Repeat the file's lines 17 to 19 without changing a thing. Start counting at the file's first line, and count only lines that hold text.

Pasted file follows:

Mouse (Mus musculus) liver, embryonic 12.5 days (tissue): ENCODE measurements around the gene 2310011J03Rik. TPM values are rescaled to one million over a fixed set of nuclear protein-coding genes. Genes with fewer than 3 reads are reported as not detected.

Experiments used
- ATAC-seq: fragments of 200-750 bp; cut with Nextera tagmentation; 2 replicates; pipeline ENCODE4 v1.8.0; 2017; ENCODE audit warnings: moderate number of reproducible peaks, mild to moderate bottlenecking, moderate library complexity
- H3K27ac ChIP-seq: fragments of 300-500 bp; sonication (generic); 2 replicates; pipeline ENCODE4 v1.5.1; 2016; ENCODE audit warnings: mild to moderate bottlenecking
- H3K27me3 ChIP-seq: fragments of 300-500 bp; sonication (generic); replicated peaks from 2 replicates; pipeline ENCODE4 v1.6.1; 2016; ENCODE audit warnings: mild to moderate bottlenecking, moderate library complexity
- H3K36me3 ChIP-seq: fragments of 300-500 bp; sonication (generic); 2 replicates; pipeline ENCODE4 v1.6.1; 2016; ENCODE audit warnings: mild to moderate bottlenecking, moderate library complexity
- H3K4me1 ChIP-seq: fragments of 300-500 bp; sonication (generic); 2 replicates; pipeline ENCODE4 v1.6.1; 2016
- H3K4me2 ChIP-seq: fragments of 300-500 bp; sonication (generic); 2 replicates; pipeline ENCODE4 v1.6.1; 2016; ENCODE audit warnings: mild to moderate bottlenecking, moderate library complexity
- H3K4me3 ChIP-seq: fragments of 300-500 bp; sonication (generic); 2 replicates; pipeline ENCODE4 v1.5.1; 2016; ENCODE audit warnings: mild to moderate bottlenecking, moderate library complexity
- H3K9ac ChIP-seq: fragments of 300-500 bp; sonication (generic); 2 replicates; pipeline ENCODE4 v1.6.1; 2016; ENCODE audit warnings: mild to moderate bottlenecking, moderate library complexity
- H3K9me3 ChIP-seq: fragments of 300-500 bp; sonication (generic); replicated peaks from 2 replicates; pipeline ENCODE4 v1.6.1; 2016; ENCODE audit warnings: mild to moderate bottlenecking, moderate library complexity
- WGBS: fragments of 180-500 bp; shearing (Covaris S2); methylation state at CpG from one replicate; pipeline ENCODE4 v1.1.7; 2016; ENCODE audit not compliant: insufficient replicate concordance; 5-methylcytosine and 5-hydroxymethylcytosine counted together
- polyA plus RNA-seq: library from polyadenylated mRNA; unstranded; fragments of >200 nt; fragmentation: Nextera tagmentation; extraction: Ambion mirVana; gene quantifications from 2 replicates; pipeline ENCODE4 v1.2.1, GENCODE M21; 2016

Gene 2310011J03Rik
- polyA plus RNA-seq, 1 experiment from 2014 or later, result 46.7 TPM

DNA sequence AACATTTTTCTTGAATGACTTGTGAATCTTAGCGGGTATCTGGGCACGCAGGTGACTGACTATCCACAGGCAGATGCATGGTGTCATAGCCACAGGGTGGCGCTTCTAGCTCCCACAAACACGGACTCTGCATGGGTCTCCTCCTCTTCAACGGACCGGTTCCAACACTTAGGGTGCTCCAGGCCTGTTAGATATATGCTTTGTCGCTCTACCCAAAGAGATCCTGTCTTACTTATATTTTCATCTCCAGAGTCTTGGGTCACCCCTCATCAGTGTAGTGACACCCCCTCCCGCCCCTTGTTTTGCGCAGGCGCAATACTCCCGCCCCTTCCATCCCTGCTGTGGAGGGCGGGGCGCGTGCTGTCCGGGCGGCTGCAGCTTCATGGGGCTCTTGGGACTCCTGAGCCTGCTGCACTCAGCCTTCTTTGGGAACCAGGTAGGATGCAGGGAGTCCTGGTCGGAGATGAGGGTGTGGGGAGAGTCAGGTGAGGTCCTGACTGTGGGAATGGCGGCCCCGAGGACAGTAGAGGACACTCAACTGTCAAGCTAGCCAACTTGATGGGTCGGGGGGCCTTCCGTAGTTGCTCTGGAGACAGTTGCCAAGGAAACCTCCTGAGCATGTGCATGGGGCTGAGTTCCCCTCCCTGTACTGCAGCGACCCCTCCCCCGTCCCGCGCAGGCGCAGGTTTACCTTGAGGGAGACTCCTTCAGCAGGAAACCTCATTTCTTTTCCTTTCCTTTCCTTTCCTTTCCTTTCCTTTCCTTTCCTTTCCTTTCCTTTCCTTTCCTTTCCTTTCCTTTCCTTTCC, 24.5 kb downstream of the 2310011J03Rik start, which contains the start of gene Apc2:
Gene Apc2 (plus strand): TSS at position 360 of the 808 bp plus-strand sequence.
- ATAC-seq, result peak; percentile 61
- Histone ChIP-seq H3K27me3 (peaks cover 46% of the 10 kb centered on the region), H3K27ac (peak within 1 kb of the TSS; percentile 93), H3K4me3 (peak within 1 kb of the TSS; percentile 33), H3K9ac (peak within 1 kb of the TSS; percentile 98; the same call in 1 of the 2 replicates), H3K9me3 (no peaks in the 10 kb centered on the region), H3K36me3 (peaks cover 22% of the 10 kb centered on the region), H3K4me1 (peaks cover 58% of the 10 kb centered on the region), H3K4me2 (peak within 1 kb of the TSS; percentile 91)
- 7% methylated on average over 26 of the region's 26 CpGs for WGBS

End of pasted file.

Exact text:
Gene Apc2 (plus strand): TSS at position 360 of the 808 bp plus-strand sequence.
- ATAC-seq, result peak; percentile 61
- Histone ChIP-seq H3K27me3 (peaks cover 46% of the 10 kb centered on the region), H3K27ac (peak within 1 kb of the TSS; percentile 93), H3K4me3 (peak within 1 kb of the TSS; percentile 33), H3K9ac (peak within 1 kb of the TSS; percentile 98; the same call in 1 of the 2 replicates), H3K9me3 (no peaks in the 10 kb centered on the region), H3K36me3 (peaks cover 22% of the 10 kb centered on the region), H3K4me1 (peaks cover 58% of the 10 kb centered on the region), H3K4me2 (peak within 1 kb of the TSS; percentile 91)